The recent development of efficient thermal prime movers for distributed generation is changing the focus of the production of electricity from large centralized power plants to local generation units scattered over the territory. The scientific community is addressing the analysis and planning of distributed energy resources with widespread approaches, taking into account technical, environmental, economic and social issues. The coupling of cogeneration systems to absorption/electric chillers or heat pumps, as well as the interactions with renewable sources, allow for setting up multi-generation systems for combined local production of different energy vectors such as electricity, heat (at different enthalpy levels), cooling power, hydrogen, various chemical substances, and so forth. Adoption of composite multi-generation systems may lead to significant benefits in terms of higher energy efficiency, reduced CO2 emissions, and enhanced economy. In this light, a key direction for improving the characteristics of the local energy production concerns the integration of the concepts of distributed energy resources and combined production of different energy vectors into a comprehensive distributed multi-generation (DMG) framework that entails various approaches to energy planning currently available in the literature. This paper outlines the main aspects of the DMG framework, illustrating its characteristics and summarizing the relevant DMG structures. The presentation is backed by an extended review of the most recent journal publications and reports. © 2007 Elsevier Ltd. All rights reserved.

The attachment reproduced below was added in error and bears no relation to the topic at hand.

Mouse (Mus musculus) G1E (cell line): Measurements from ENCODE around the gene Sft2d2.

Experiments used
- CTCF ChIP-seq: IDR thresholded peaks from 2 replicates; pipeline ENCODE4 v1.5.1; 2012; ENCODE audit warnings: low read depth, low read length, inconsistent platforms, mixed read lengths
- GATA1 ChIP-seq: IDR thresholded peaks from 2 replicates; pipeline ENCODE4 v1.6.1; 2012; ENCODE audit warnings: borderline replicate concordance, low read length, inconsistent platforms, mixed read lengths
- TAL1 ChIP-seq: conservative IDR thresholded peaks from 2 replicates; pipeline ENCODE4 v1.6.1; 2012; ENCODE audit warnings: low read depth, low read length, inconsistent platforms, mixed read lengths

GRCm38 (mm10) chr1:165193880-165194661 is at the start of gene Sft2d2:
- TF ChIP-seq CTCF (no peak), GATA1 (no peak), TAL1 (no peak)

- Distributed energy resources
- Distributed multi-generation